The Nov. 6 election resulted in four new lesbian, gay and bisexual candidates winning seats in the U.S. House of Representatives and all eyes are now on them to see what they’ll do on LGBT issues upon taking office.
A number of new faces will join the LGBT representation in Congress: Kyrsten Sinema of Arizona, who’ll be the first openly bisexual member of Congress; Sean Patrick Maloney, who’ll be the first out congressman from New York; Mark Takano of California, who’ll be the first openly gay Asian-American in Congress; and Mark Pocan of Wisconsin, who’ll take lesbian Rep. Tammy Baldwin’s seat in the U.S. House.
Upon taking their seats, a total of seven LGB members will serve in Congress. The four new members will join Baldwin, who’s moving from the House to the Senate, as well as Reps. David Cicilline (D-R.I.) and Jared Polis (D-Colo.), who last week told the Washington Blade he plans on taking the lead on the Employment Non-Discrimination Act in the next Congress.
While participating in training and orientation programs on Capitol Hill, each of the four of the new congresspersons-elect communicated with the Blade about initial plans they have for LGBT issues after being sworn in on Jan. 3 — despite the difficulty of moving any legislation forward in the Republican-controlled House.
“I know ENDA is reintroduced almost every session, and those are two parts of an equality agenda that I’d like to be able to work on,” Takano said. “I’m mindful that we have a Republican majority in the House … I want to spend time building relations with Republicans who might want to join in some aspects of an equality agenda.”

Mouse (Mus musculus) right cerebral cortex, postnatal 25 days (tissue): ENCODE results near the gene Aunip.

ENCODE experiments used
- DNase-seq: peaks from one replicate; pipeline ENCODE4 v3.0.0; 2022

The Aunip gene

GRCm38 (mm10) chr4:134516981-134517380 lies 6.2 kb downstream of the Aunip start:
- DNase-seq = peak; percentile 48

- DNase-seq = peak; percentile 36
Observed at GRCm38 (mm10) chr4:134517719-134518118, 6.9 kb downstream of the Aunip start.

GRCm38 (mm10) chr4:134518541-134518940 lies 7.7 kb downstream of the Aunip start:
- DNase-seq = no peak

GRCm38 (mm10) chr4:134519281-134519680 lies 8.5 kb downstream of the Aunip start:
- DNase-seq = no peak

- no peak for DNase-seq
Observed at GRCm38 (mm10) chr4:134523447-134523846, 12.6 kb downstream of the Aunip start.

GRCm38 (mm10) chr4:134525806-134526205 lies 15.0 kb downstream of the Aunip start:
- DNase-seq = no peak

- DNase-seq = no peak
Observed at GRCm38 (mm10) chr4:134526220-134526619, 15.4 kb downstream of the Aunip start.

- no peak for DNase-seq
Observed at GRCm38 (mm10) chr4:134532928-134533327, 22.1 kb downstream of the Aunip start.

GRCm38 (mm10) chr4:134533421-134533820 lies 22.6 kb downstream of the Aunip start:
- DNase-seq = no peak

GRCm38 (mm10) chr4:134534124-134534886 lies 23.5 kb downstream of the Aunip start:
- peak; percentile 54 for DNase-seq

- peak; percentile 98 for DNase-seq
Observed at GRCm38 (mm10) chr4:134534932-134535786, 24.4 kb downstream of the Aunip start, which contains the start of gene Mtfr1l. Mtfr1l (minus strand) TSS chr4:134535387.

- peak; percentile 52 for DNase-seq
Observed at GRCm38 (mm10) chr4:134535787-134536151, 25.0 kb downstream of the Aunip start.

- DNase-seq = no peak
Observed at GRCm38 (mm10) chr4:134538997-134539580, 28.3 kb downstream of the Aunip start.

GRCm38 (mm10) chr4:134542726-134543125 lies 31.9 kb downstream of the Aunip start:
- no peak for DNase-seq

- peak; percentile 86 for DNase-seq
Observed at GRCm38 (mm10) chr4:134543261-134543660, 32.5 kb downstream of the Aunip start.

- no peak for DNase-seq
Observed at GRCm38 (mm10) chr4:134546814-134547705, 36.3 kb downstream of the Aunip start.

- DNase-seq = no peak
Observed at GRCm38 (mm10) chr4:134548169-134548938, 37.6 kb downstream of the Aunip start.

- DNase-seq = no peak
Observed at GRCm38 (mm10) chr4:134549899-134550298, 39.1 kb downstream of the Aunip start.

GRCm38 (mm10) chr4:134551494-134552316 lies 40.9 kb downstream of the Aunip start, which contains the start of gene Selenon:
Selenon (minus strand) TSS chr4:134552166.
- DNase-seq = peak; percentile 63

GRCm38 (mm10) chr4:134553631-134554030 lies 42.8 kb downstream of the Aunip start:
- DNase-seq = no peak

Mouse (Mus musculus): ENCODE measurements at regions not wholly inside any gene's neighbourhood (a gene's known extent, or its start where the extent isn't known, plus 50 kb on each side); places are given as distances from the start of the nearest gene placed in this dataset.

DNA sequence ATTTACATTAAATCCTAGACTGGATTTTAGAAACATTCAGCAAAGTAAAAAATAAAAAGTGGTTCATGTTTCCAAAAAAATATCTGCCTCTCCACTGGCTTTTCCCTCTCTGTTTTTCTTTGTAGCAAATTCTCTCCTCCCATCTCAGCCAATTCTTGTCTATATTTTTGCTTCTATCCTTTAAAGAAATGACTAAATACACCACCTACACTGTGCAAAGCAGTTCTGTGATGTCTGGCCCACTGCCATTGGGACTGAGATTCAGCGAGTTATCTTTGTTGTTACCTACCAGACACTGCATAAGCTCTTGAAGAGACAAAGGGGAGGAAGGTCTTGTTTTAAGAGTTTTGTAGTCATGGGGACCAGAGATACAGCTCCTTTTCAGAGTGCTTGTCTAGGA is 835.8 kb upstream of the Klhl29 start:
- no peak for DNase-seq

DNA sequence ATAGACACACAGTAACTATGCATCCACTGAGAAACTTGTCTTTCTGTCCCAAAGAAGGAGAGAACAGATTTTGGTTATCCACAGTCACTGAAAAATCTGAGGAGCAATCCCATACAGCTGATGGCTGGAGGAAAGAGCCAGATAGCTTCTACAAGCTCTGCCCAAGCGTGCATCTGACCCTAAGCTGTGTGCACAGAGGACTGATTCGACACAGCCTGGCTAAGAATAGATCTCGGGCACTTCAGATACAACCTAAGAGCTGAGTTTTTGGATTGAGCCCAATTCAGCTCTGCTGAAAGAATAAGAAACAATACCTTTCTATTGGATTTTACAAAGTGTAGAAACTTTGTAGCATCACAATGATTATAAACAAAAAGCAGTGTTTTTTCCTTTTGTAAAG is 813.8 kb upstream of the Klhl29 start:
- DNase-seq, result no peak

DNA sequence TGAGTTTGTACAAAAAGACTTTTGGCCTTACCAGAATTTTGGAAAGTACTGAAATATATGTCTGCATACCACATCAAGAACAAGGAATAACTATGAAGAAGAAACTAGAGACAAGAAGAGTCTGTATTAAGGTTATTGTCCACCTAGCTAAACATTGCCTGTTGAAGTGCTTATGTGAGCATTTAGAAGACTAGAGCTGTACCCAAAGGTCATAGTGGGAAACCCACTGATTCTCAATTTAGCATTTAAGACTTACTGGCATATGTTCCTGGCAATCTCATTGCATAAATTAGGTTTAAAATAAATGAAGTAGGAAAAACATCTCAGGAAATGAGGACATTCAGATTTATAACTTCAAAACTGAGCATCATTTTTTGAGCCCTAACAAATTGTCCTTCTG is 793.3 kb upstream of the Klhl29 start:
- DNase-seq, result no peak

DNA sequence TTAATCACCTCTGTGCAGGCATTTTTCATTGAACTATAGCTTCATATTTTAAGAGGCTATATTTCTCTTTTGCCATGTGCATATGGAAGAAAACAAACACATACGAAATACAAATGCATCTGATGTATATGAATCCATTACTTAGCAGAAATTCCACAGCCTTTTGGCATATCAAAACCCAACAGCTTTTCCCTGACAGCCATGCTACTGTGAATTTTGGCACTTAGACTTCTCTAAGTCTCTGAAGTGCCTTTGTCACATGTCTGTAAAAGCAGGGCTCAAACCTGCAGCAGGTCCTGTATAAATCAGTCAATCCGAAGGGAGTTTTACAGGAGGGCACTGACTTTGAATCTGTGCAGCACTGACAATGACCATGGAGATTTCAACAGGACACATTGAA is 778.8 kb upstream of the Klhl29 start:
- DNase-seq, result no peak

A public school teacher for 23 years specializing in British literature and member of Riverside Community College District’s Board of Trustees, Takano may have the experience that would land him a seat on the committee.
Takano also said he wants President Obama to revisit the idea of an executive order barring federal contractors from discriminating against LGBT workers, which the White House said in April Obama wouldn’t issue at this time.
“President Truman was right to stand on the right side of history when he used his executive powers to integrate the armed forces,” Takano said. “So will President Obama be when he uses his executive authority to bar discrimination in federal contracting against LGBT workers.”
Takano joins Maloney in saying the White House should rethink its position on the issue. The congressman-elect from New York told the Blade over the course of his campaign that he still wants Obama to issue the directive. Pocan said last year — before the White House said “no” — he backs the idea of an executive order.
For his part, Pocan said he’s more focused on getting his office and staff set up as he prepares to take his seat, but said he spoke with Polis about a possible new direction for the LGBT Equality Caucus — a group of House members committed to the advancement of LGBT issues.
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